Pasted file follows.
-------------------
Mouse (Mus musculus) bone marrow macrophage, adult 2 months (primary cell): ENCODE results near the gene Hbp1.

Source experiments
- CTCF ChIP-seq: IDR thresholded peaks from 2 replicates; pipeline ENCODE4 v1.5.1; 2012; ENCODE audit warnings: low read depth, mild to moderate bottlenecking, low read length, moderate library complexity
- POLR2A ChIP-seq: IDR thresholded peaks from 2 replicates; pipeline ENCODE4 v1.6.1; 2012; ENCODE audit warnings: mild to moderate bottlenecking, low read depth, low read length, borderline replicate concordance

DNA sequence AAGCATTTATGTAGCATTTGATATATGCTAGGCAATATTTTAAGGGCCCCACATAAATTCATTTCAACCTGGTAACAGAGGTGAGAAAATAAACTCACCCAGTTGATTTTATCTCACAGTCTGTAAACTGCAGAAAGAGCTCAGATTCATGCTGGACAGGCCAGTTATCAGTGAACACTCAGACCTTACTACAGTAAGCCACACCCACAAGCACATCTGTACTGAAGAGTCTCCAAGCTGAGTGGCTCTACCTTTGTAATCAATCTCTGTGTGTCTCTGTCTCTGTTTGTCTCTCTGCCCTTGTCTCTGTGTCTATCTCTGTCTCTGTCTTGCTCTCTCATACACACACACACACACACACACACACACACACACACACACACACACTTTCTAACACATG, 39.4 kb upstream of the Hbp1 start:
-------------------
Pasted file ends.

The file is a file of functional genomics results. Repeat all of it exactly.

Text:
Mouse (Mus musculus) bone marrow macrophage, adult 2 months (primary cell): ENCODE results near the gene Hbp1.

Source experiments
- CTCF ChIP-seq: IDR thresholded peaks from 2 replicates; pipeline ENCODE4 v1.5.1; 2012; ENCODE audit warnings: low read depth, mild to moderate bottlenecking, low read length, moderate library complexity
- POLR2A ChIP-seq: IDR thresholded peaks from 2 replicates; pipeline ENCODE4 v1.6.1; 2012; ENCODE audit warnings: mild to moderate bottlenecking, low read depth, low read length, borderline replicate concordance

DNA sequence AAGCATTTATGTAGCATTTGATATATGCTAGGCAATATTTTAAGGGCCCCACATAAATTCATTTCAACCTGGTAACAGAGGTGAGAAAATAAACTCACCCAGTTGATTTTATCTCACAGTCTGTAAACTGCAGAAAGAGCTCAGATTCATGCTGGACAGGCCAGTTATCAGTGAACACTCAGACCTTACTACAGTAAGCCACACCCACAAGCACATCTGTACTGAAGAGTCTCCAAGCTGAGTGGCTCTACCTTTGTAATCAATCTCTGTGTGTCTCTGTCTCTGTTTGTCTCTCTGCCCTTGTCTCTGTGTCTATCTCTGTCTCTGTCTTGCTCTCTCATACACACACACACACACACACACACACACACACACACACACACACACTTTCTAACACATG, 39.4 kb upstream of the Hbp1 start: